The steep tariff hikes, effected earlier this month by the battered telcos which held prices at rock bottom levels for nearly five years, can help more than double their operating profit to Rs 60,570 crore in FY21 from Rs 29,450 crore in FY19, says a report. It is a “structural positive” for the sector which has been weighed down by weak cash flows and mounting debt levels, leading domestic ratings agency Crisil said on Monday, adding the hikes are a good opportunity for the industry to “repair its financials and become sustainable”.
In the aftermath of the adjusted gross revenue order by the Supreme Court that favoured the government view, all the major telcos hiked subscriber tariffs by up to 40 percent, starting with the prepaid customers.
The Supreme Court order on the AGR puts a burden of Rs 1.47 lakh crore on the industry that has been bleeding for years and sitting on a debt pile of close to Rs 4 lakh crore. “The crucial part now is pricing discipline and extent of down-trading from current plans to cheaper ones by subscribers. That will determine the kind of net gains that telcos will make in the near-term,” said Sachin Gupta, a senior director at Crisil.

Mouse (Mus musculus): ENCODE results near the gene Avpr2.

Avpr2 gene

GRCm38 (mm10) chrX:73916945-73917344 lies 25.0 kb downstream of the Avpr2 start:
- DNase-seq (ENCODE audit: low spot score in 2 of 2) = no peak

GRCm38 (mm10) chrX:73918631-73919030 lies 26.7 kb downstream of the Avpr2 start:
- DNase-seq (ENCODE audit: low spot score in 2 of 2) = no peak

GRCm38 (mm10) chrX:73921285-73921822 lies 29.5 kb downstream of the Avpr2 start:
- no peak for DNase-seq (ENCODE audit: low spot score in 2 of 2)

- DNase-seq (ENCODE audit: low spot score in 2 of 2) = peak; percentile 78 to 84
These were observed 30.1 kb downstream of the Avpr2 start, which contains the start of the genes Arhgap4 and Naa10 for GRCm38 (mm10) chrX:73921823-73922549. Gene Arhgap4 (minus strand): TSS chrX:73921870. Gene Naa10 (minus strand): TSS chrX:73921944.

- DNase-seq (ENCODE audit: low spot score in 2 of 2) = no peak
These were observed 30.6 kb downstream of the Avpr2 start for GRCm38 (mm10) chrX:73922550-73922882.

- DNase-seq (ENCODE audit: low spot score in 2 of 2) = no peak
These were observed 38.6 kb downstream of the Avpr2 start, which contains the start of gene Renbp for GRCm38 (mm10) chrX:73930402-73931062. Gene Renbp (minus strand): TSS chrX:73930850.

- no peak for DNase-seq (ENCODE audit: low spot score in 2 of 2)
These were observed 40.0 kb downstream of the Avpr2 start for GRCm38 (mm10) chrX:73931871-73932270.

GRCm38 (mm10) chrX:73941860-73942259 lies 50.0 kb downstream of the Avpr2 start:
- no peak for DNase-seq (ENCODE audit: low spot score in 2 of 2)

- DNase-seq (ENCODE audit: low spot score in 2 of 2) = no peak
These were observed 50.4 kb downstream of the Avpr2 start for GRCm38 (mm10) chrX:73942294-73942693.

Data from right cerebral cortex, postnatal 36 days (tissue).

The industry’s debt to operating profit ratio will come down to 4.6 times from the present 7.5 times, if the operating profit improvements indeed happen as expected, the agency said, adding the top three players presently owe Rs 3.3 lakh crore to the system.
The average revenue per user, arguably the most widely tracked number by analysts, will go up by 25 percent following the price hikes to Rs 145 next fiscal from Rs 116 earlier, the agency said.
It said 80 percent of the additional revenue will flow straight into the operating profit given the high operating leverage at which the companies operate.
The agency said its analysis shows every Re 1 added to the Arpu adds about Rs 1,000 crore to the industry’s operating profit, and going by the same, the overall operating profit will double to Rs 60,570 crore in FY21 from Rs 29,450 crore in FY19.
The tariff hikes would accelerate SIM consolidation and curb subscriber additions, it added. On the AGR, it said its base-case assumes a payout of Rs 50,000 crore in license fee arrears by the industry.
“Any additional liability will stretch their balance sheets and necessitate fresh equity infusion and support from sponsors to maintain credit profiles,” another Crisil director Nitesh Jain said, adding he has not factored in the 5G spends.